On Wed, Sep 20, 2017 at 9:16 PM, Warner Losh <i...@bsdimp.com> wrote:

> On Wed, Sep 20, 2017 at 8:50 PM, Jon Brawn <j...@brawn.org> wrote:
>> Wotcha!
>> I work for Arm for my sins, and in my spare time I’ve been playing with
>> FreeBSD. In my day job I work with the CPU core validation team, and one of
>> the things we do is take the hardware design of a new core and run it on a
>> machine called an emulator. This emulator isn’t the same thing as QEMU, nor
>> is it just an FPGA, it’s something in the middle - you compile the hardware
>> design and download it to the emulator, and it can then run programs on
>> your design at about 1MHz. Which is lovely. Our main bread and butter is to
>> take such a design and get it to boot Arm Linux, a very cut down version,
>> and then run some tests hosted in the Linux environment. These tests would
>> typically thrash the snot out of some particular aspect of the
>> architecture, such as memory sharing amongst multiple processor cores. Now,
>> we would like to use other operating systems that behave differently to
>> Linux, there are some obvious candidates that I’m not going to talk about
>> for legal reasons, but one that was suggested was using FreeBSD under
>> emulation.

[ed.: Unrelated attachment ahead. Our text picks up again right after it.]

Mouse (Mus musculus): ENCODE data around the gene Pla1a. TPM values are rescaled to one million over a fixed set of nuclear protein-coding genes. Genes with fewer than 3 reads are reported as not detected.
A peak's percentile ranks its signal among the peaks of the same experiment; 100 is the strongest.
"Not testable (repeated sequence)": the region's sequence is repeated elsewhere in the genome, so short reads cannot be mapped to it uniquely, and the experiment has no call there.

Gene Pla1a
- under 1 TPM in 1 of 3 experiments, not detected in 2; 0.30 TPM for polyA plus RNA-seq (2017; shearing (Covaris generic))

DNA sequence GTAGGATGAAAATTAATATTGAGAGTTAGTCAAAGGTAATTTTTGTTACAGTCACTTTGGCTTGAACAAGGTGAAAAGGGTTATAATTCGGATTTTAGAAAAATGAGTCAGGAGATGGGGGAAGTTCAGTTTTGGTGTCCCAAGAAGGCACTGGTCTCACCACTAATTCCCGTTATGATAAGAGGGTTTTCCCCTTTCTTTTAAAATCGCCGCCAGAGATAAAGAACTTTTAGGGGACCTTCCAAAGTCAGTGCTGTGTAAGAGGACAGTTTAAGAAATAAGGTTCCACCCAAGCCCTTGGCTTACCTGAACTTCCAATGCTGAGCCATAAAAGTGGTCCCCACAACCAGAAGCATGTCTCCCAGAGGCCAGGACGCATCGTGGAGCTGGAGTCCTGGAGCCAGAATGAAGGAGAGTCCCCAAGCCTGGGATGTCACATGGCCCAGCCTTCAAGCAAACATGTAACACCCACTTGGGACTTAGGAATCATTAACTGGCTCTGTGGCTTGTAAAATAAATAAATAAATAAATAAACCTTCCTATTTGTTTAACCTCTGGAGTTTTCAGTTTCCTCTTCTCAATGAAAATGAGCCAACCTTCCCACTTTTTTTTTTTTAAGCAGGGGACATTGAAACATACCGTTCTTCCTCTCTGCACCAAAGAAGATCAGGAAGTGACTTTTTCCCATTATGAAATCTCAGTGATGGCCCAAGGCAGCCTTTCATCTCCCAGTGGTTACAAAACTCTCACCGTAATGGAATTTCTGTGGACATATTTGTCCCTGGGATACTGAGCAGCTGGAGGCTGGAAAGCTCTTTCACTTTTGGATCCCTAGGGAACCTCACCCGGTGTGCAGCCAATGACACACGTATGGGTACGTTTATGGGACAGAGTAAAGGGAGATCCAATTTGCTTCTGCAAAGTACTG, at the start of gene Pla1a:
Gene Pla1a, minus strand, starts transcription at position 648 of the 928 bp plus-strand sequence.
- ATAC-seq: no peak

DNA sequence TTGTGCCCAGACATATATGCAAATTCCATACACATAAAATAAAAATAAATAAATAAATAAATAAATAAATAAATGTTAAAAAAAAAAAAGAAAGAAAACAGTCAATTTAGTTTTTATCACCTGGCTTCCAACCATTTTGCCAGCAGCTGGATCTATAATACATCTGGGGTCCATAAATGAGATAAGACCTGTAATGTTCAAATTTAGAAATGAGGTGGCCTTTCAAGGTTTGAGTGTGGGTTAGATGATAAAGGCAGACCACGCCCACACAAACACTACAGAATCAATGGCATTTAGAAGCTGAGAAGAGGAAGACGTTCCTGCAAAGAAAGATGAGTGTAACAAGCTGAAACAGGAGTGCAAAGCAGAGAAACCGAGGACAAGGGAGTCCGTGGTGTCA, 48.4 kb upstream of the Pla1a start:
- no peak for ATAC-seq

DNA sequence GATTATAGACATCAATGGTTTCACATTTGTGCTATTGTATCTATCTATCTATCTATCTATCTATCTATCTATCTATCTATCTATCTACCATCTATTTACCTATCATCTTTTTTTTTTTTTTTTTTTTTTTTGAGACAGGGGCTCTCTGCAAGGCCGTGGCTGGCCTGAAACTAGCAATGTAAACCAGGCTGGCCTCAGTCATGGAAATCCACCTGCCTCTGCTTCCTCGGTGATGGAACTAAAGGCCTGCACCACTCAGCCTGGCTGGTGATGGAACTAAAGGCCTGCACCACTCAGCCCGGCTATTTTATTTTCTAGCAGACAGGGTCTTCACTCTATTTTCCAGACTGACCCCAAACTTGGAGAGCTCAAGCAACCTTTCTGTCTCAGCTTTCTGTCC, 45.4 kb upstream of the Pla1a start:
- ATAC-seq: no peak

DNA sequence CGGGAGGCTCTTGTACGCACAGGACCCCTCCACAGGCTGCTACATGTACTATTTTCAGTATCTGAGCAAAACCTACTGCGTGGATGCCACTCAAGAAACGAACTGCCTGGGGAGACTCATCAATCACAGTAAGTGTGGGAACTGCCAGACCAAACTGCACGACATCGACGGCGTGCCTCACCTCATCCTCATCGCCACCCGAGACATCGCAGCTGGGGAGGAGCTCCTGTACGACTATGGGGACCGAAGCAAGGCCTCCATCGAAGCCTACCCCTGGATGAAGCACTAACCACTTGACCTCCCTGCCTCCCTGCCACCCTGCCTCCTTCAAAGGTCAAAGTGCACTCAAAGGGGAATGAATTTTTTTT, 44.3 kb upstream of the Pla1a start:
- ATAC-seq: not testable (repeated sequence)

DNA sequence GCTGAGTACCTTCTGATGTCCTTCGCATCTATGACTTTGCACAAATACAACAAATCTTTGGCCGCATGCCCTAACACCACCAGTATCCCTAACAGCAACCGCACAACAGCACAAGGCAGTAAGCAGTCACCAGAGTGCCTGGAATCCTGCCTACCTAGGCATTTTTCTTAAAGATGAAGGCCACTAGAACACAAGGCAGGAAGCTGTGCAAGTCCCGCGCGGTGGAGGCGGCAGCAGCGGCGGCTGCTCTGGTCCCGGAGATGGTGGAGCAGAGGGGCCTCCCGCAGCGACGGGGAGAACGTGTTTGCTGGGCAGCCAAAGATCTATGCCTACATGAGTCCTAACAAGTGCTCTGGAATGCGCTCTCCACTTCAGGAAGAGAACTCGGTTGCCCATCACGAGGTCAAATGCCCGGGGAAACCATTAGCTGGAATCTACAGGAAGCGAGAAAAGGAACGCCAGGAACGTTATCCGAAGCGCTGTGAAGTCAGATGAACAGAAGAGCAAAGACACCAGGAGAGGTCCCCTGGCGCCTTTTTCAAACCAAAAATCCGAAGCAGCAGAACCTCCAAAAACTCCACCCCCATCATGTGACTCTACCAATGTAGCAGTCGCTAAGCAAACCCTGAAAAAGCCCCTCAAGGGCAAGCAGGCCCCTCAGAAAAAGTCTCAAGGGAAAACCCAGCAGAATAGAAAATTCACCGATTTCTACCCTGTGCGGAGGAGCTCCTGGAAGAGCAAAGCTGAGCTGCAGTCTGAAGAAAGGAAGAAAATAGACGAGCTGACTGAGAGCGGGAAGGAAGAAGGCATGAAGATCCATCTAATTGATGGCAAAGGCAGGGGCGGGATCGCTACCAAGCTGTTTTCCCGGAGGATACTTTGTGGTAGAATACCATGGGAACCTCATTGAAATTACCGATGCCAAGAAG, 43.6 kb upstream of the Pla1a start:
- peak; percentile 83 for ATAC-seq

>> So, what is needed is someway of telling the operating system that it is
>> going to use a ram disk for its root filesystem, and that the ram disk is
>> going to be at a fixed physical address in the memory map. That way we can
>> pre-load root from a file in the emulation environment. In the Linux
>> environment we would package the kernel, it’s DRB and the root filesystem
>> memory image inside a light-weight bootloader wrapper, load that at the
>> right offset into the emulator’s memory map, and twang the virtual reset
>> line of the emulated processor. There’s some magic jiggery pokery to get
>> console output from what the OS thinks is an AMBA UART, but that’s about
>> size of it.
>> So, what does FreeBSD have to offer in the way of ramdisk functionality?
> Yes.
> See MD_ROOT and friends.

The MFS_IMAGE kernel option has replaced this.

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